Watanabe holds an application patent for this use of the actuators and has a licensing agreement with UF to develop the technology. He obtains the funds that pay for the research, while the lead researcher, Dr. Subrata Roy, has come on board as Cool Flow Dynamics CTO.
“We can function with [fewer] people because we’ve outsourced our product development, the most labor-intensive part, to University of Florida,” Watanabe says.
This is the sixth company founded by Watanabe. He started Cool Flow Dynamics with $25,000 of his own money and has secured another $650,000 plus $150,000 in research grants.
Watanabe expects to have a prototype developed and manufacturing costs determined this month, and to field orders later this year. Cool Flow Dynamics is also working on applying plasma actuator technology to decrease drag on trucks and increase their fuel efficiency. ■
OK, so you’ve got an idea for a product or business that’s going to change the world—and make you rich. Chances are your start-up will need capital, and that means pitching your idea to investors.
While Sarasota is full of entrepreneurs, ex-CEOs and retired executives ready to invest, that doesn’t mean funding is easy to come by. Longboat Key resident and investing expert Dean Eisner says a great start-up or business idea can be ruined by a bad pitch. Here are his tips to making your case as the next big thing.
1 KNOW YOUR MARKET OPPORTUNITY AND SUPPORT IT WITH FACTS.
“You have to understand what the company is trying to achieve in the market and if it can be sustained. Is the market growing? How is it trending, and can you scale your product or business? Don’t just tell me you’ve got a feel for it; show me statistically that this is a trend and what the growth potential is."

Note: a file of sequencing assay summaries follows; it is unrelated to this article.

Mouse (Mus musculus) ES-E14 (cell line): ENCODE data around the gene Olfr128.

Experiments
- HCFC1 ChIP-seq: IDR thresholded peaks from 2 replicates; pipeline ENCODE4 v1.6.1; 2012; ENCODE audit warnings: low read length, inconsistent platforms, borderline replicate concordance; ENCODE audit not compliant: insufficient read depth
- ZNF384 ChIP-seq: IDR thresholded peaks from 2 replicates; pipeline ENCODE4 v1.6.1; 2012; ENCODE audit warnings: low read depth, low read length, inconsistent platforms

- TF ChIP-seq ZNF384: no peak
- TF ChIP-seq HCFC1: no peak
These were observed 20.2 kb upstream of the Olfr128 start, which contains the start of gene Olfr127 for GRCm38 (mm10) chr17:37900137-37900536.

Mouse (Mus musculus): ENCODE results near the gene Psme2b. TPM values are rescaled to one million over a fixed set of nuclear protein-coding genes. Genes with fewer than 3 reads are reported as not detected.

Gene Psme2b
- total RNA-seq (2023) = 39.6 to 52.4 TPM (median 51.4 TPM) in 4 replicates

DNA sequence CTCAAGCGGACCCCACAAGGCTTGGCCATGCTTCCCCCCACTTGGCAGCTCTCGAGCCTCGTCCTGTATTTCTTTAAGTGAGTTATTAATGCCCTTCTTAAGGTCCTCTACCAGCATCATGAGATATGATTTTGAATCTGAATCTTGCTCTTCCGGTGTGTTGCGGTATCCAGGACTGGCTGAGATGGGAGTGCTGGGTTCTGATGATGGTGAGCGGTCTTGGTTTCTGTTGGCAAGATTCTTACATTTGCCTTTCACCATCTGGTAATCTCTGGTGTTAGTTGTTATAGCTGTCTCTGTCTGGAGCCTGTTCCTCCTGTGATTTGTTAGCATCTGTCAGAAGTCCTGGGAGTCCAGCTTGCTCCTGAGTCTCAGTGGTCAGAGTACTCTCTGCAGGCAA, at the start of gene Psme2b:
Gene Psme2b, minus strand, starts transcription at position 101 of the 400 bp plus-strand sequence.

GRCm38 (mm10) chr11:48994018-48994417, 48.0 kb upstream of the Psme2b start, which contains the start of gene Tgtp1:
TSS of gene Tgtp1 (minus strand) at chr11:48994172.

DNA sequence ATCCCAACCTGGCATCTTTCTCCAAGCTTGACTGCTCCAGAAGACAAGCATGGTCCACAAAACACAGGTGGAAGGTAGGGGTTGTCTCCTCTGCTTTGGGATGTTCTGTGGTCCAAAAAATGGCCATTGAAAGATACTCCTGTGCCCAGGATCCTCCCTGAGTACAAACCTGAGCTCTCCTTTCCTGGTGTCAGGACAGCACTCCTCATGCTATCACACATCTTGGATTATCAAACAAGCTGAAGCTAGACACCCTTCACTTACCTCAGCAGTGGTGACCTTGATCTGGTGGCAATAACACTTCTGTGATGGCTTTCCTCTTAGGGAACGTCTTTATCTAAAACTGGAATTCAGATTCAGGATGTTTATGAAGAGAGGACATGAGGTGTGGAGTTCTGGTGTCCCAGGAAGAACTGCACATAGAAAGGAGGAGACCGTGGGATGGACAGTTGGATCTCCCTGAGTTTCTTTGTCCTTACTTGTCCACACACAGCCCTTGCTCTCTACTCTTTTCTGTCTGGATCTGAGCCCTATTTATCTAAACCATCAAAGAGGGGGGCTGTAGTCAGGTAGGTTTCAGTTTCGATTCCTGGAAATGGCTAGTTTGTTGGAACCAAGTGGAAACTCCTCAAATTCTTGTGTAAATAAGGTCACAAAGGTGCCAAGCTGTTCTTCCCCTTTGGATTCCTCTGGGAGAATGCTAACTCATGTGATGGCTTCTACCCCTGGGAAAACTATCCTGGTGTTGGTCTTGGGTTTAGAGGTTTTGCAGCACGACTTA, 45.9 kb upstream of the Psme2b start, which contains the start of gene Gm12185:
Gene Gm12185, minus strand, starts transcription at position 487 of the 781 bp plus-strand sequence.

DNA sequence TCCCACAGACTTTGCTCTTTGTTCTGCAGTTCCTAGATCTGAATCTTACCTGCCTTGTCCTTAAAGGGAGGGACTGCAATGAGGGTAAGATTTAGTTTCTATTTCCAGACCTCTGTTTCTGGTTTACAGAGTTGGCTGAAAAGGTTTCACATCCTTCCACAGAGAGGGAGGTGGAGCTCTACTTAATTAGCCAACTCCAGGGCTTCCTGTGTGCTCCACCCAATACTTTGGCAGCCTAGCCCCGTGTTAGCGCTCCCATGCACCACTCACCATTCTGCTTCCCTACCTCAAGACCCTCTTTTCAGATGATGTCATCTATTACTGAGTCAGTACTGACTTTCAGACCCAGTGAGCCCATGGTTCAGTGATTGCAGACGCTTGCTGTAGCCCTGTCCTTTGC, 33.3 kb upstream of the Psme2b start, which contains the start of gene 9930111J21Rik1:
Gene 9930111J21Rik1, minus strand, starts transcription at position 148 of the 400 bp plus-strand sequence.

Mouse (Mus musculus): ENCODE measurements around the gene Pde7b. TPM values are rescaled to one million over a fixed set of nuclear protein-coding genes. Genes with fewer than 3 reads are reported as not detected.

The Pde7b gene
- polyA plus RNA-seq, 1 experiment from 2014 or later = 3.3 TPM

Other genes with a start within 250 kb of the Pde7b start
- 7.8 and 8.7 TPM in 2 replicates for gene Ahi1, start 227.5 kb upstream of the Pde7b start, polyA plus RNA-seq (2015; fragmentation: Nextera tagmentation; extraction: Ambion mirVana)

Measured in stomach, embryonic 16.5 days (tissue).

2 A BUSINESS MODEL TELLS YOUR STORY.
“A concept can sound great, but sometimes idea generators really haven’t thought about the true pricing for the products or service, a good estimate of their volume and what operating expenses are needed. I’m going to want to know how my money is used to ensure that a believable business model is going to be produced and I’m going to get a return.”
3 BRING SOMETHING UNIQUE, NOT NECESSARILY THE PRODUCT ITSELF.
“Now tell me why your model is the one I should bet on over the others. It could be that you have a relationship [with a distributor or vendor] and a contract in hand. It could be that you have some kind of intellectual property that prevents others from doing what you’ve done. The more you can differentiate yourself, the more your idea has a chance to win.”
4 EXPERIENCE ON THE MANAGEMENT TEAM IS CRUCIAL.
“For most investors, this is the No. 1 item. Anyone who has established a proven track record brings credibility. For a young or new entrepreneur, that can be achieved by attracting advisers who have that experience and credibility. A quality adviser can improve the chances of the company taking off.”
5 BE REALISTIC IN YOUR VALUATION AND DEAL.
“So you’ve gotten through the first four criteria. Now what are the terms of the deal? Am I getting 10 percent of the company for putting in $10 million? That’s probably not realistic. How can I get my money out? What voice do I have as an investor? Can I fire the CEO? Now we’re down to the details. Some people are very unrealistic, so they walk away from deals, and sometimes that is the death of them.”
Dean Eisner is former president and CEO of Manheim, a $3.8 billion automotive wholesaler, and former head of investments for media conglomerate Cox Enterprises. He works with the nonprofit BIG (Bright Ideas on the Gulf Coast), connecting new entrepreneurs and idea-generators with established advisers and investors.